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Indiana superintendent charged with 3 felonies after using health insurance for sick student

Posted at 10:42 AM, Jan 24, 2019

MADISON COUNTY, Indiana — "I did it with the intent to help a child," Casey Smitherman said.

Elwood superintendent, Smitherman, turned herself in to police for allegedly claiming a student as her son during a trip to the doctor.

Smitherman said she is sorry and ready to get back to work at Elwood Community Schools after being charged with insurance fraud.

"I'm a rule follower by nature so this is been a scary day for me," Smitherman said.

She's relieved after reaching an agreement with the county prosecutor - no more arrests for a year and the fraud charges get dropped.

"I'm not saying I was right," she said. "I'm really sorry. I was scared for him."

According to court documents, Smitherman falsified a student's name at a medical center.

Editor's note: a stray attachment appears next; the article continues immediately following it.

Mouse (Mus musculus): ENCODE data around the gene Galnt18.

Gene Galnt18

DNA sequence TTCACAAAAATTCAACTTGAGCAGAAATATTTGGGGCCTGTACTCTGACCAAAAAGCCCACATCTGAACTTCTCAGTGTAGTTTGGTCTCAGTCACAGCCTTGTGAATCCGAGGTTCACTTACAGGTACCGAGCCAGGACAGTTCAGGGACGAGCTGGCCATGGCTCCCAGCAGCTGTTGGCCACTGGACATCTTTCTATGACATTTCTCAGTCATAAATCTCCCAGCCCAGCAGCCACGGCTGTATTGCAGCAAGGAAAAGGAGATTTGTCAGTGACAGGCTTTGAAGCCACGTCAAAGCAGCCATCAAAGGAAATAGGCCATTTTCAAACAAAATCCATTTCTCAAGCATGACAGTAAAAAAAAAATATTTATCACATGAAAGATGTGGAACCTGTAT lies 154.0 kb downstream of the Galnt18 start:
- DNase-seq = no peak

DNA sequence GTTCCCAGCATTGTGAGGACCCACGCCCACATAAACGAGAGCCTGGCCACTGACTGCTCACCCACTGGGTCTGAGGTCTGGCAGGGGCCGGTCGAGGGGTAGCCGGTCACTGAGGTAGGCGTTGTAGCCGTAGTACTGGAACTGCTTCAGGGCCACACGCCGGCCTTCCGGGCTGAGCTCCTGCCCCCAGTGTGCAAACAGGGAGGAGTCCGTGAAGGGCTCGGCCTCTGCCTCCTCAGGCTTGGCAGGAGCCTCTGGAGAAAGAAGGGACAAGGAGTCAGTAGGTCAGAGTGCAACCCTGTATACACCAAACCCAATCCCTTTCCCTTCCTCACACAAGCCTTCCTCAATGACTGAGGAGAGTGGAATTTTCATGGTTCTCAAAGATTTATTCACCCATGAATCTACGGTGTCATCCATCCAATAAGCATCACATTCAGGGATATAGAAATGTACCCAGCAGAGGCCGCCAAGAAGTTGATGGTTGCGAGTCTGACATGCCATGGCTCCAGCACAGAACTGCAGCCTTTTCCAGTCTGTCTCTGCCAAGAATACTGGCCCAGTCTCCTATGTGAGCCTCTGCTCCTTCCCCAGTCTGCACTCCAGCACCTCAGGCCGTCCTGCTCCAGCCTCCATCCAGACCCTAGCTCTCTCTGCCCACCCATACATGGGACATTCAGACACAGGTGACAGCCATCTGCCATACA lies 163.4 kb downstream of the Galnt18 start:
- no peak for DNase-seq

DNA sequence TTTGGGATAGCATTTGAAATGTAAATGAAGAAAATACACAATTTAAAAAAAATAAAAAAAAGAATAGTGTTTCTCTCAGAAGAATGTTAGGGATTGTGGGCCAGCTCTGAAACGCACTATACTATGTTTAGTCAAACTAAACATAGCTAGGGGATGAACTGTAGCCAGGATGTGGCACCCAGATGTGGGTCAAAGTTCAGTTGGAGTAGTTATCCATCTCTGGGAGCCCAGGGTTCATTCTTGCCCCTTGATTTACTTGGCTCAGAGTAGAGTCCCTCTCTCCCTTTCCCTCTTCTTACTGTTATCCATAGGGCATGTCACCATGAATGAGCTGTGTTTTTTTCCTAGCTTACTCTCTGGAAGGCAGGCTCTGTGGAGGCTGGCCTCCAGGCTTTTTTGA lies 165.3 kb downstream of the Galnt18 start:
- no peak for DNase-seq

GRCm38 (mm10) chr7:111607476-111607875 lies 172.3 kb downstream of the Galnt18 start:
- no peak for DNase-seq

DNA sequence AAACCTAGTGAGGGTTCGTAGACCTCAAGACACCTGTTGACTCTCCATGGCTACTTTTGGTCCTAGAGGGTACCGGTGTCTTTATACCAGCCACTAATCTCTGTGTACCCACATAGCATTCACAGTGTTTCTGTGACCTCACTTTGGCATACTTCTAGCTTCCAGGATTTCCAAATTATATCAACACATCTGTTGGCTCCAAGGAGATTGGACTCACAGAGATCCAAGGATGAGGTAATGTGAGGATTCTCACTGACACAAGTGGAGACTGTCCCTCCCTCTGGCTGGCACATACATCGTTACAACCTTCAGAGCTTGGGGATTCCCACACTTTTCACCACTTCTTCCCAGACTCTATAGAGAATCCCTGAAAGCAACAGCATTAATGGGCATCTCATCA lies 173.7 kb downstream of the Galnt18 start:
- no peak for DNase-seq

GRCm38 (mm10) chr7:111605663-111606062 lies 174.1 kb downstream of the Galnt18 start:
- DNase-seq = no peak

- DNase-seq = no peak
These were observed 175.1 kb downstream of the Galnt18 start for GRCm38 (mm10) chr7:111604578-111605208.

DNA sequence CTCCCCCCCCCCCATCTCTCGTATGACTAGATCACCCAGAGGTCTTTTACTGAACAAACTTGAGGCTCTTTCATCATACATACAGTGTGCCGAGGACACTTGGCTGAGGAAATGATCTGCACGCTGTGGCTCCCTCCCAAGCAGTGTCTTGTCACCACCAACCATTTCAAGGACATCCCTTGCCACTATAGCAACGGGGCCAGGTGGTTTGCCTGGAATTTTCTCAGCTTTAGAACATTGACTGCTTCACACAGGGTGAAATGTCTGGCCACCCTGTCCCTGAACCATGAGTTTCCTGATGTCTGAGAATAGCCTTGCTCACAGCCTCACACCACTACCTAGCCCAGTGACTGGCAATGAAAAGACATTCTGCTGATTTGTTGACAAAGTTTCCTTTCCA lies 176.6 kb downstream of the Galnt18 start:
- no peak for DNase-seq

"I have a student I've been helping and he was sick and I believed it was strep throat," she said.

Smitherman used her son's name to get the student antibiotics because he doesn't have insurance.

Days later, Smitherman confessed to police after word got out at school.

"He had told the teacher who told the school nurse," she said.

Smitherman is charged with three felonies including insurance fraud. Identity deception, official misconduct and a misdemeanor for children's health insurance fraud.

"I would love to go back to that moment and redo it. I'm kicking myself, 'why didn't I do this why didn't I do this,' she said.

Smitherman said she was just trying to help, but WRTV television station reporters went to Madison County Prosecutor Rodney Cummings to find out how insurance fraud can hurt other if left unchecked.

"You could bring anybody you want onto your insurance program, and say they were your relative, and if the insurance company's been defrauded. Then we all pay more money for insurance premiums," Cummings said.

Higher premiums, the result of companies passing the costs of false claims on to policy holders.

"Second, it's against the law to say you're somebody that you are not," Cummings said. "That's a crime. It's identity deception."

Smitherman is calling it a mistake with good intentions, and a lesson learned.

"I just want it to be over so we can get back to the business of educating kids," Smitherman said.

Smitherman says the school board has been very supportive through the process.